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LDP retention and distribution modes

MPLS protocol uses labels to forward traffic between point A and B. These labels are binded to FECs and distributed on the network by means of different protocols like (LDP, RSVP, BGP-LS, SPRING).

LDP (Label Distribution Protocol “RFC5036”) is still by far the widely used protocol among them and was developed to do label distribution unlike RSVP and BGP.

In this article we will discuss how LDP binds labels to  FECs and how it distributes these labels on the network.

As stated above the main goal of LDP is to distribute labels on the network so once activated on the routers LDP will try to discover directly connected peers by sending multicast messages to UDP port number 646 but it allows for discovery of remote peers using targeted hello messages that span multiple hops for some specific use cases.

Once a peer is discovered, a TCP session is established to it using the port 646 in a way to stat the exchange of Label/FEC bindings based on the features and mode that are negotiated between the peers.

To establish LSPs, LDP relies on IGP protocols and LSPs are always following the best path to destination which means that the two protocols have to work on tandem and kept synchronized to avoid any  traffic loop or blackhole situation.


Label retention mode:

Label Retention means what labels a router have to conserve for a given FEC. Should a router conserve labels coming from different routers even if are not all in the forwarding path? or should it conserve only labels from the IGP best next hop router to destination and discard the rest?

The first option is called Liberal Retention and the second option is called Conservative label retention.


To explain the difference between these two modes, let’s use the diagram below:

Assuming that all links have the same cost hence to reach Loopback 0 from R1 the path “R1″>”R2″>”R4″>”R5” will be used.

  • “R5” associate “L1” label to the connected loopback interface and send it to its neighbor “R4”
  • “R4” binds label “L2” and send it to both “R2” and “R3”
  • “R3” binds label “L3” and send it toward “R2”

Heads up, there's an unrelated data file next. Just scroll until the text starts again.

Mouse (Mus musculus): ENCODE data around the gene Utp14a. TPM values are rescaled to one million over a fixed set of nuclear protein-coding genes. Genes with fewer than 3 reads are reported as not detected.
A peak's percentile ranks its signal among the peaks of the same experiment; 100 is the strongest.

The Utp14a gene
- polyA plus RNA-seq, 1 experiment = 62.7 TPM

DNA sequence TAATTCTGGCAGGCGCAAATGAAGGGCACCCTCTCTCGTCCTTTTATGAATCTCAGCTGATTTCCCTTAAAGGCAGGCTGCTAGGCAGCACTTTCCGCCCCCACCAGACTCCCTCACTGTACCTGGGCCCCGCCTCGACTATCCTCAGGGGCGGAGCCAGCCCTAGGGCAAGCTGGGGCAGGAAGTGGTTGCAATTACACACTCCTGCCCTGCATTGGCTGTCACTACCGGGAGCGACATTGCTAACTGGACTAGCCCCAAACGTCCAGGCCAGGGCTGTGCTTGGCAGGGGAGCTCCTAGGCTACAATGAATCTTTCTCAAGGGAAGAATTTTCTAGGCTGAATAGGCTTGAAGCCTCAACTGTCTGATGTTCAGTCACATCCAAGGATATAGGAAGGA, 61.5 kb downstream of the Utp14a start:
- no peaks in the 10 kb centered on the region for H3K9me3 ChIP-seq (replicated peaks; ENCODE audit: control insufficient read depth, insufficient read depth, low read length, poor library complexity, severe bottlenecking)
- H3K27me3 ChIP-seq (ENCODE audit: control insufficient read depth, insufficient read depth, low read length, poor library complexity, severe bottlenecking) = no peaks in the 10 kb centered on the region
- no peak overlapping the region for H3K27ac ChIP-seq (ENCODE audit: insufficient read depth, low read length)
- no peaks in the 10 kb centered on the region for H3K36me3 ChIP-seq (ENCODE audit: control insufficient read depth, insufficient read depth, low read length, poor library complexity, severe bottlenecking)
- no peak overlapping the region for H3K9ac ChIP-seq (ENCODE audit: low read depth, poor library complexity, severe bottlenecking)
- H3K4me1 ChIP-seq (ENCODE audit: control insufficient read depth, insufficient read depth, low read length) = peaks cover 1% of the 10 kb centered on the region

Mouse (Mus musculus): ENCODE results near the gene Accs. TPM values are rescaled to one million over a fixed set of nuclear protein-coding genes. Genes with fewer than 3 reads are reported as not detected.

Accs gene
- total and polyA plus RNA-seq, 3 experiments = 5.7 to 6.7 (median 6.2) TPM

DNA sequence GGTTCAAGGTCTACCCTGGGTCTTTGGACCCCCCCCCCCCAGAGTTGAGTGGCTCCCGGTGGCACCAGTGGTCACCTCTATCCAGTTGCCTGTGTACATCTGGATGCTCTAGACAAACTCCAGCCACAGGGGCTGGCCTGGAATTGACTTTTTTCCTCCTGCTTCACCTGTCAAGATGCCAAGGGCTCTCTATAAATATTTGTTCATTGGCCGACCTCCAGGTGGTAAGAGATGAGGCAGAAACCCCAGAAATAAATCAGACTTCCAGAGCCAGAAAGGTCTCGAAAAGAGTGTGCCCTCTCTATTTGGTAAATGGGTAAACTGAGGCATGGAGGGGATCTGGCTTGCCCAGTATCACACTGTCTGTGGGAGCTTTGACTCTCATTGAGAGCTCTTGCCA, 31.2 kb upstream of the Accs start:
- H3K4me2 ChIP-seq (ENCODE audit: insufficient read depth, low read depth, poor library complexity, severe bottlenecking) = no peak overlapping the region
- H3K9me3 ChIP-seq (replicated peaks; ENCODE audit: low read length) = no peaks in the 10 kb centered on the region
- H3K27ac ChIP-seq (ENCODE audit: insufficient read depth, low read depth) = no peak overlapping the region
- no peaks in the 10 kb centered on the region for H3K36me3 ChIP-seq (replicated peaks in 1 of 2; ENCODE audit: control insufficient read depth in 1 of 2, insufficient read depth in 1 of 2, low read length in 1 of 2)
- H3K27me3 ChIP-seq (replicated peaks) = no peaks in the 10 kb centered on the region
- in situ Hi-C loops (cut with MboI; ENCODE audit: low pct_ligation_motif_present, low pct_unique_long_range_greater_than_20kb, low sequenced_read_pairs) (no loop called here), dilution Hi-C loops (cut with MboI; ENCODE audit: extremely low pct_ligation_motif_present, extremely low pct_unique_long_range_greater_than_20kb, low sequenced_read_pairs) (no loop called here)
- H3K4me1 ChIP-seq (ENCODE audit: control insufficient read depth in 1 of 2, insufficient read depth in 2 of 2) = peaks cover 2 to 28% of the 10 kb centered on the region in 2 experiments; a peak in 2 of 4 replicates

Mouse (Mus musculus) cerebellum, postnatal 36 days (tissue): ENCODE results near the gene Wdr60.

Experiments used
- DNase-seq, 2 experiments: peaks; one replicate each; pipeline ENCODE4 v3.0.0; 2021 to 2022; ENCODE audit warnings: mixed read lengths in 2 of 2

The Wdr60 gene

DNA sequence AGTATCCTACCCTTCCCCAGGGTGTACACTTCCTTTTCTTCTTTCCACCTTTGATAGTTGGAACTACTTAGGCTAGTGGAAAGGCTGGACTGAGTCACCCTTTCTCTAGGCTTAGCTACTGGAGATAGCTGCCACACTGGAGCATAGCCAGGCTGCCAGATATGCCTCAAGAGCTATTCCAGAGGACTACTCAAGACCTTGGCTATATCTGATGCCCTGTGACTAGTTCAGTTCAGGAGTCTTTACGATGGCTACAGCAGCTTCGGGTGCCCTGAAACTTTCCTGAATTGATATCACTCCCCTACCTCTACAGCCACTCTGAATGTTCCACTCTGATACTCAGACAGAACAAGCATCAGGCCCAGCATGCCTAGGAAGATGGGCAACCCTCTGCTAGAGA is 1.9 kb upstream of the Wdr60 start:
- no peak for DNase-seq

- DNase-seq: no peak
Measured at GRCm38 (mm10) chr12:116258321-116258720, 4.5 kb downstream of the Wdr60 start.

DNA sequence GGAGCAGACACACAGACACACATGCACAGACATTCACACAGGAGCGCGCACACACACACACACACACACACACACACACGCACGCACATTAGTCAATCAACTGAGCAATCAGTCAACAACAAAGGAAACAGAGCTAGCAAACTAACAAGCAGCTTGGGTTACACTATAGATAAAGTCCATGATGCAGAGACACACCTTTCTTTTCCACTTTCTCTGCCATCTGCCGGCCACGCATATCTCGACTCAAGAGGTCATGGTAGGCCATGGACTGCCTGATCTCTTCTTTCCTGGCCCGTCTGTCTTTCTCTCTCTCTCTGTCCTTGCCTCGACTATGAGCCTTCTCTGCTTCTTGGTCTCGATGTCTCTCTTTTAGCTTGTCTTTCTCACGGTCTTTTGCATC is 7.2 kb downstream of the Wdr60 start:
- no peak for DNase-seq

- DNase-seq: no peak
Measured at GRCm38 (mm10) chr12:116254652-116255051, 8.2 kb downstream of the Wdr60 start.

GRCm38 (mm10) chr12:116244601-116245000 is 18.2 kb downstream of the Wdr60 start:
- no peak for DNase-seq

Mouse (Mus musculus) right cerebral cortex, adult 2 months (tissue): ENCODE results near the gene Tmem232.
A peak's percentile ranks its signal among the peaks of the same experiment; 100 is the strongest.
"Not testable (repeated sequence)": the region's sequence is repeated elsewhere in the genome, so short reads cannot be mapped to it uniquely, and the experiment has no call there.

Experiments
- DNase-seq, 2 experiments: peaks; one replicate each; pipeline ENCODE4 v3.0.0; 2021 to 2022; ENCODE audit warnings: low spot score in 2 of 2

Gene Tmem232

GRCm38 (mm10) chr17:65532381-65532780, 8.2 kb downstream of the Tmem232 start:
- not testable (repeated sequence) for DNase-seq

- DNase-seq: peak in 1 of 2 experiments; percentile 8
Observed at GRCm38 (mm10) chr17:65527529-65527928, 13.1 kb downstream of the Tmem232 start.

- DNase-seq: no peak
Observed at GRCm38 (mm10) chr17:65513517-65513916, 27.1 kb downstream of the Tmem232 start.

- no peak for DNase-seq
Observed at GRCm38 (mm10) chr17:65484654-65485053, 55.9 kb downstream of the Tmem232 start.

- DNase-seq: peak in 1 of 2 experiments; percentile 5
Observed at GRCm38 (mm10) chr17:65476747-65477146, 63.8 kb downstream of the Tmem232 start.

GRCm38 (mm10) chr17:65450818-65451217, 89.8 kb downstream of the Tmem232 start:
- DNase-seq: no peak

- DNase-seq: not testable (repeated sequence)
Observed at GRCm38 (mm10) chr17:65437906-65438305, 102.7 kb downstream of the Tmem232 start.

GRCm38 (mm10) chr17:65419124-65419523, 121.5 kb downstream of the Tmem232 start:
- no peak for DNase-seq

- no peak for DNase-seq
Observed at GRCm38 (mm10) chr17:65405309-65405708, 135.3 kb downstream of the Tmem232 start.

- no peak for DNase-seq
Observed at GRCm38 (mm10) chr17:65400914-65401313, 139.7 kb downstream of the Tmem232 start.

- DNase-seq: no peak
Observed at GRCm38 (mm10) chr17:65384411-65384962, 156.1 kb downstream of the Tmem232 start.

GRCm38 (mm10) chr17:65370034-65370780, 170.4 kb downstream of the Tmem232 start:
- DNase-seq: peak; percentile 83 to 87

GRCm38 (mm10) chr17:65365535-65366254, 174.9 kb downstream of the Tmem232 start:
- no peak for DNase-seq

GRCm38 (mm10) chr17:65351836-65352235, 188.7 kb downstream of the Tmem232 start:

• “R2” binds label “L4” to the FEC represented by the Loopback0.


From here we can raise to points :

  • R2 receive two labels to the same FEC,one from “R4” and the other from “R3”
  • Each router advertises a Label to its peers and expects receiving the flow tagged with that label. This method is called downstream distribution


The first remark is about retention mode. In LDP we have to mode:

  • liberal retention mode: on which “R2” will retain label from “R3” and from “R4” even if in normal circumstance the LSP will be establish through trough the short path “R1″>”R2″>”R4″>”R5” this mode is resource consumer as the router will install in the Label Information Base some labels that won’t be used immediately but in case of “R2” “R4” link failure the label will switch swap rapidly to the label received and installed from “R3” earlier to repair the LSP.
  • Conservative retention mode: on which R2″ and on the reception for label “L3” from “R3” it will discard it. Which make sense in case you have to preserve resources and uses them for other processes but this method comes at cost since unwanted labels are discarded,if the link between “R2” “R4” fails the traffic will be blackholed until the reception and the installation of the Label from “R3”.

Within today network, Routers come with large memory capacity to handle a large label space so the Liberal retention mode is the widely used mode.

The second remark is about the mode of label distribution:

Based on RFC3031: ” the decision to bind a particular label L to a particular FEC F is made by the LSR which is DOWNSTREAM with respect to that binding.  The downstream LSR then informs the upstream LSR of the binding.  Thus, labels are “downstream-assigned”, and label bindings are distributed in the “downstream to upstream” direction ” If we apply the RFC above to our diagram when “R4” receives label “L1” to loopback 0 from “R5” it assigns a label “L2” and sends it downstream to “R3” and “R2” then R2 expect that for all traffic going to Loopback 0 be tagged with “L2” label in the incoming interface before it swaps the label to “L1” and send it upstream to “R5”. This method is called downstream allocation  In the other side should “R4” send label for the Loopback0 to “R3” and “R2” (unsolicited label distribution) or only for routers ask for them (On demand label distribution)?. Having known about the unwanted blackhole situation that will be raised if the second option has been used. The vast majority of vendors prefer the first mode of label distribution.  So, the label distribution mode used by LDP is called downstream unsolicited.

Orhan Ergun 4 Comments

Advanced Carrier Supporting Carrier Design

LDP is the most commonly used label distribution protocol in today MPLS networks. Although it lacks of Traffic Engineering, Admission Control, Fast Reroute capabilities, it scales very well because of its Multi Point to Point Label Switched Path.BGP can also assign a label for the IP and also for the VPN prefixes and in this article I will show you how BGP provides extra level of scalability for the MPLS applications.

LDP can also be used to setup a targeted LDP session which is used by many applications such as L2VPNs, Remote LFA Fast Reroute, LDP over RSVP to scale RSVP networks and so on.

In this post I will explain the differences if you use IGP + LDP and the BGP + Label for the IP prefixes.

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